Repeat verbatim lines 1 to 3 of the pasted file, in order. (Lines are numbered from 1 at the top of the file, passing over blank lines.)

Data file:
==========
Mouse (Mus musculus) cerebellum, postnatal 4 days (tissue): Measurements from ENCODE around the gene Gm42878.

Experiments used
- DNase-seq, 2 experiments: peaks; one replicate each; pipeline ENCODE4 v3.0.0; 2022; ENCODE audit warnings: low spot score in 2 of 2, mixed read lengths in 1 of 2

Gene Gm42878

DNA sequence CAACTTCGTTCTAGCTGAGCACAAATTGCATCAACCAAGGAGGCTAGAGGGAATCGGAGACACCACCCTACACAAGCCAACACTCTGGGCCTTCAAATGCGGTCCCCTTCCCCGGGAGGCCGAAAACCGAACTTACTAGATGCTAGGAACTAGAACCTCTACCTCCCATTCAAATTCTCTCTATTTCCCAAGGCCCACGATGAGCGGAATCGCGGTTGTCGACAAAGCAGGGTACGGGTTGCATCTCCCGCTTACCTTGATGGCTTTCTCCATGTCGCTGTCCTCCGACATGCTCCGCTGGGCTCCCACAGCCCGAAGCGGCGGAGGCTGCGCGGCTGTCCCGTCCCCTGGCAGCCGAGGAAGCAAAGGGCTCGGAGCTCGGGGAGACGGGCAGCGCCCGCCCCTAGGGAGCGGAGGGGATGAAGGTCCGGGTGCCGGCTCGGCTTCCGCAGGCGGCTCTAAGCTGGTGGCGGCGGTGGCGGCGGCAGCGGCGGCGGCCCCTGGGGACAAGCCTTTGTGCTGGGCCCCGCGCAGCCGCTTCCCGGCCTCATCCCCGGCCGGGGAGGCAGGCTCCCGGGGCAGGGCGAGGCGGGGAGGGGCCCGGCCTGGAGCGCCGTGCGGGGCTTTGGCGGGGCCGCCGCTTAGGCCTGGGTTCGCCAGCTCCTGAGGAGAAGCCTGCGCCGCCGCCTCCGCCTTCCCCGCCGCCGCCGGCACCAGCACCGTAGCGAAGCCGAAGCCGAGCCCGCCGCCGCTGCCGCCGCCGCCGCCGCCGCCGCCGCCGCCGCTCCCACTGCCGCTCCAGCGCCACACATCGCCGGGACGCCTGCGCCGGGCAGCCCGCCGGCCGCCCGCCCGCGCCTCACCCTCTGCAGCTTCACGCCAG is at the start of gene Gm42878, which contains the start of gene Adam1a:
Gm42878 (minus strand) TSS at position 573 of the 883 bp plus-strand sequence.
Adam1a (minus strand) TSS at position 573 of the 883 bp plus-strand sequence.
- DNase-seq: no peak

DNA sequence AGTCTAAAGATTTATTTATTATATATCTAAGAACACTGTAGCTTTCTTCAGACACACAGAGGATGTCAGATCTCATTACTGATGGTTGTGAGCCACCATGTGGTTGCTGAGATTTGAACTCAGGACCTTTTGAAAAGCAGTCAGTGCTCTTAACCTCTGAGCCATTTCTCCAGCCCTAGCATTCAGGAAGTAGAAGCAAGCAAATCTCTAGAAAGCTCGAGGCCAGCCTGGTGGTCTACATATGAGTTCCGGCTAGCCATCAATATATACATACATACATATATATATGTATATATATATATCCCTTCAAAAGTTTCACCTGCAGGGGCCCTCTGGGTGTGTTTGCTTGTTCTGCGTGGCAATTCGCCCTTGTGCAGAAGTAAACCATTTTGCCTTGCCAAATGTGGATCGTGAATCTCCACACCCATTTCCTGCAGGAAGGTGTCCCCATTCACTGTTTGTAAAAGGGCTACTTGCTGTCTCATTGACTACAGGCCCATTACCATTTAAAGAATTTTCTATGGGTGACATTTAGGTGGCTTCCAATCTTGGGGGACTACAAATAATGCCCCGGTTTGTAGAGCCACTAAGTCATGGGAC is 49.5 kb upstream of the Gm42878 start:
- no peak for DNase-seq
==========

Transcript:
Mouse (Mus musculus) cerebellum, postnatal 4 days (tissue): Measurements from ENCODE around the gene Gm42878.

Experiments used
- DNase-seq, 2 experiments: peaks; one replicate each; pipeline ENCODE4 v3.0.0; 2022; ENCODE audit warnings: low spot score in 2 of 2, mixed read lengths in 1 of 2